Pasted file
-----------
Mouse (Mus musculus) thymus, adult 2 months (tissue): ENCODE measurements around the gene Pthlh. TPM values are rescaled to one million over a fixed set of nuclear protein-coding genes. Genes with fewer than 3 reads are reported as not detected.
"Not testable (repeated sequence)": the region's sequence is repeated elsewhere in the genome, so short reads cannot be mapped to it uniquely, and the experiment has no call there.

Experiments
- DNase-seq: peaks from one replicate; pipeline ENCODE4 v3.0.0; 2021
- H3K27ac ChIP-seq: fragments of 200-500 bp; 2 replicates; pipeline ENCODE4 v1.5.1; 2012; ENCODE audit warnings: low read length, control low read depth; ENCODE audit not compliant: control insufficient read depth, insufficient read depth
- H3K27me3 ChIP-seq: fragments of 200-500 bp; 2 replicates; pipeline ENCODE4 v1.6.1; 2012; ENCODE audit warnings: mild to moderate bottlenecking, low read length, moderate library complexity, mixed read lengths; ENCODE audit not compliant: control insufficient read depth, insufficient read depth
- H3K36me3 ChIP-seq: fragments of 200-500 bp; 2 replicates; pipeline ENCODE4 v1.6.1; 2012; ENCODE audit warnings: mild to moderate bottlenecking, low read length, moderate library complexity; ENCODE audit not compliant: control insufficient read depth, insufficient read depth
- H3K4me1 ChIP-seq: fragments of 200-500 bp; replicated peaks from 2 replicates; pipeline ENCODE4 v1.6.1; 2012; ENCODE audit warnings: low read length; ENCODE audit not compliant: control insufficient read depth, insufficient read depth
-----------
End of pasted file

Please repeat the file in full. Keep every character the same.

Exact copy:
Mouse (Mus musculus) thymus, adult 2 months (tissue): ENCODE measurements around the gene Pthlh. TPM values are rescaled to one million over a fixed set of nuclear protein-coding genes. Genes with fewer than 3 reads are reported as not detected.
"Not testable (repeated sequence)": the region's sequence is repeated elsewhere in the genome, so short reads cannot be mapped to it uniquely, and the experiment has no call there.

Experiments
- DNase-seq: peaks from one replicate; pipeline ENCODE4 v3.0.0; 2021
- H3K27ac ChIP-seq: fragments of 200-500 bp; 2 replicates; pipeline ENCODE4 v1.5.1; 2012; ENCODE audit warnings: low read length, control low read depth; ENCODE audit not compliant: control insufficient read depth, insufficient read depth
- H3K27me3 ChIP-seq: fragments of 200-500 bp; 2 replicates; pipeline ENCODE4 v1.6.1; 2012; ENCODE audit warnings: mild to moderate bottlenecking, low read length, moderate library complexity, mixed read lengths; ENCODE audit not compliant: control insufficient read depth, insufficient read depth
- H3K36me3 ChIP-seq: fragments of 200-500 bp; 2 replicates; pipeline ENCODE4 v1.6.1; 2012; ENCODE audit warnings: mild to moderate bottlenecking, low read length, moderate library complexity; ENCODE audit not compliant: control insufficient read depth, insufficient read depth
- H3K4me1 ChIP-seq: fragments of 200-500 bp; replicated peaks from 2 replicates; pipeline ENCODE4 v1.6.1; 2012; ENCODE audit warnings: low read length; ENCODE audit not compliant: control insufficient read depth, insufficient read depth